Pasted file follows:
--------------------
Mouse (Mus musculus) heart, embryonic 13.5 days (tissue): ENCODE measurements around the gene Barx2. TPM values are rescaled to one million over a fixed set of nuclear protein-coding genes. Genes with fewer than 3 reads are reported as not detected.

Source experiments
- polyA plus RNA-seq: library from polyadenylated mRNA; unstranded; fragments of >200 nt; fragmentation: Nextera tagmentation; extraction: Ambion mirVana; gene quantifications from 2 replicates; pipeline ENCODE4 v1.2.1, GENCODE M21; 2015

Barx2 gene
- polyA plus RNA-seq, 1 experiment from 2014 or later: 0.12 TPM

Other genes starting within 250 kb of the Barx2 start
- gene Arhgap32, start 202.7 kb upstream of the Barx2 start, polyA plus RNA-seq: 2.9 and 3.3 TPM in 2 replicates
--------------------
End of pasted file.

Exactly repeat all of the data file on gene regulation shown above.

Mouse (Mus musculus) heart, embryonic 13.5 days (tissue): ENCODE measurements around the gene Barx2. TPM values are rescaled to one million over a fixed set of nuclear protein-coding genes. Genes with fewer than 3 reads are reported as not detected.

Source experiments
- polyA plus RNA-seq: library from polyadenylated mRNA; unstranded; fragments of >200 nt; fragmentation: Nextera tagmentation; extraction: Ambion mirVana; gene quantifications from 2 replicates; pipeline ENCODE4 v1.2.1, GENCODE M21; 2015

Barx2 gene
- polyA plus RNA-seq, 1 experiment from 2014 or later: 0.12 TPM

Other genes starting within 250 kb of the Barx2 start
- gene Arhgap32, start 202.7 kb upstream of the Barx2 start, polyA plus RNA-seq: 2.9 and 3.3 TPM in 2 replicates